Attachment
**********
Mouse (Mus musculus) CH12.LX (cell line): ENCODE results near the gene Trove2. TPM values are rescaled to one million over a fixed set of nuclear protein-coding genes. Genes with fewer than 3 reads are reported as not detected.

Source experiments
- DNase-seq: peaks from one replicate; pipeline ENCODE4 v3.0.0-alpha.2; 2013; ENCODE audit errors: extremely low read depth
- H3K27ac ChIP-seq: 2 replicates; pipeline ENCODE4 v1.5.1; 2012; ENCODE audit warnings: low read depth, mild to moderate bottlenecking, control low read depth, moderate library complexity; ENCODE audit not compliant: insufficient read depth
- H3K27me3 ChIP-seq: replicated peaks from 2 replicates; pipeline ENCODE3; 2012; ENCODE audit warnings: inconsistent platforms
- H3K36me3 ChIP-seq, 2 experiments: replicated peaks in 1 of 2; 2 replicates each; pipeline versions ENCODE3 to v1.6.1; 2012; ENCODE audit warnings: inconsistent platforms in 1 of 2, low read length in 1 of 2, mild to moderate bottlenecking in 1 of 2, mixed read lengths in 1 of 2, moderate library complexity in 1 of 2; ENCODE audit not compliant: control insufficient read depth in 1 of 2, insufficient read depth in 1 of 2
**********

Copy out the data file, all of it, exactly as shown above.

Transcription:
Mouse (Mus musculus) CH12.LX (cell line): ENCODE results near the gene Trove2. TPM values are rescaled to one million over a fixed set of nuclear protein-coding genes. Genes with fewer than 3 reads are reported as not detected.

Source experiments
- DNase-seq: peaks from one replicate; pipeline ENCODE4 v3.0.0-alpha.2; 2013; ENCODE audit errors: extremely low read depth
- H3K27ac ChIP-seq: 2 replicates; pipeline ENCODE4 v1.5.1; 2012; ENCODE audit warnings: low read depth, mild to moderate bottlenecking, control low read depth, moderate library complexity; ENCODE audit not compliant: insufficient read depth
- H3K27me3 ChIP-seq: replicated peaks from 2 replicates; pipeline ENCODE3; 2012; ENCODE audit warnings: inconsistent platforms
- H3K36me3 ChIP-seq, 2 experiments: replicated peaks in 1 of 2; 2 replicates each; pipeline versions ENCODE3 to v1.6.1; 2012; ENCODE audit warnings: inconsistent platforms in 1 of 2, low read length in 1 of 2, mild to moderate bottlenecking in 1 of 2, mixed read lengths in 1 of 2, moderate library complexity in 1 of 2; ENCODE audit not compliant: control insufficient read depth in 1 of 2, insufficient read depth in 1 of 2